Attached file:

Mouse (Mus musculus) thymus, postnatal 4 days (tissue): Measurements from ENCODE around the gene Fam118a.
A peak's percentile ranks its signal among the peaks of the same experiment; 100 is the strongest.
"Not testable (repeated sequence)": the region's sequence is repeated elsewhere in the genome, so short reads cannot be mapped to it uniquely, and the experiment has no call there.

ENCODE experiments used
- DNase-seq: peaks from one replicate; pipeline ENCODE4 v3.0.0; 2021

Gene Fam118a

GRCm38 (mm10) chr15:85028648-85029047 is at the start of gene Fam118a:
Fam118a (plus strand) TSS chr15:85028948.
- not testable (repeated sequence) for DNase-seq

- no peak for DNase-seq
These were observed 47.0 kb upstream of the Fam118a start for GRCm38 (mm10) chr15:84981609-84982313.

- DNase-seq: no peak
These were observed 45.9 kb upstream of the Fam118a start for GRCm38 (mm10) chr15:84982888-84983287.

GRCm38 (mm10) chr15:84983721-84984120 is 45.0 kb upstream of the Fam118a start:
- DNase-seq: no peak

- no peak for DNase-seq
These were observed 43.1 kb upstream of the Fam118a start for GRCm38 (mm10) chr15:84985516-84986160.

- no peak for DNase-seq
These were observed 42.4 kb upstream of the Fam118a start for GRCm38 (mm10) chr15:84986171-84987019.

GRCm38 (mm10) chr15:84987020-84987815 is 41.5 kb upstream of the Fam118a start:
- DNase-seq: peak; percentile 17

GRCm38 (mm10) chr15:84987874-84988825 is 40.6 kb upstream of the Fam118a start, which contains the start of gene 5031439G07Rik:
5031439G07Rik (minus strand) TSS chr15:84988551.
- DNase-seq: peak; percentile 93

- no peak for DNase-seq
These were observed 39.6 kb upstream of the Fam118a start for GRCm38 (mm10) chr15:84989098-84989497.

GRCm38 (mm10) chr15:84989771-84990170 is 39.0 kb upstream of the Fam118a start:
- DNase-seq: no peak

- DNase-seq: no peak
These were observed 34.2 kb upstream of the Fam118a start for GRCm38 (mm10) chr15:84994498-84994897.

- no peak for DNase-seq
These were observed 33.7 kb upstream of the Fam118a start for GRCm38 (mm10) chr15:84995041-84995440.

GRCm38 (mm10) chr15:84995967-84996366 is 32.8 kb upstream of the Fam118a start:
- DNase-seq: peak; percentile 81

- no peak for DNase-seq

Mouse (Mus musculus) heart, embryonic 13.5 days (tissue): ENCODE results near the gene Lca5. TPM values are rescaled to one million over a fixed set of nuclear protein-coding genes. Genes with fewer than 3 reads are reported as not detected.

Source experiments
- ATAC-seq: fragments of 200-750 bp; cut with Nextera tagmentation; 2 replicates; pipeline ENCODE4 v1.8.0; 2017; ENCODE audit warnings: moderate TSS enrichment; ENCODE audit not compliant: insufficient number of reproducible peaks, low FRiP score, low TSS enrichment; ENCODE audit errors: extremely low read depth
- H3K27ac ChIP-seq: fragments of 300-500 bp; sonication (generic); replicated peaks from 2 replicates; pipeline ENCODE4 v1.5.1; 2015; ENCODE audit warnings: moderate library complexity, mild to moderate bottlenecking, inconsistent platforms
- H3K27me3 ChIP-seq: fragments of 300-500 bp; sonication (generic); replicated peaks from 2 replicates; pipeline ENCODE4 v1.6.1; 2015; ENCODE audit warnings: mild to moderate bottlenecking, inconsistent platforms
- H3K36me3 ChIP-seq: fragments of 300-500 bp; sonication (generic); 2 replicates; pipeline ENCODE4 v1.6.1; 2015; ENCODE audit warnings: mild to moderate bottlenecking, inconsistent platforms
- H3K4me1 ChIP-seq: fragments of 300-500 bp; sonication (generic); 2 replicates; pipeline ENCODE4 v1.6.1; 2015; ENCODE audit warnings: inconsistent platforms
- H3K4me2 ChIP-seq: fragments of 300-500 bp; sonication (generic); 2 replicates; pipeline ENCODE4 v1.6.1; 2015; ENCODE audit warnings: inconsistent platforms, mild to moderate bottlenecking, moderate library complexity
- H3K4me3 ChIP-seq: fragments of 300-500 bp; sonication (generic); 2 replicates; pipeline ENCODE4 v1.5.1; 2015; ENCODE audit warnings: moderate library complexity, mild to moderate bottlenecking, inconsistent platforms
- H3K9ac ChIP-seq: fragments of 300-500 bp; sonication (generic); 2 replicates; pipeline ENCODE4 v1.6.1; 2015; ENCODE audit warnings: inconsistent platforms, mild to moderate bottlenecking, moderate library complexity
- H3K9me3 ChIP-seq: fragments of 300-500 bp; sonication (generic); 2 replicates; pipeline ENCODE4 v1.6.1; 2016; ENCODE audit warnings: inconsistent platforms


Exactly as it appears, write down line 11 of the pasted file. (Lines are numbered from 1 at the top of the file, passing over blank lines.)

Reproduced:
These were observed 47.0 kb upstream of the Fam118a start for GRCm38 (mm10) chr15:84981609-84982313.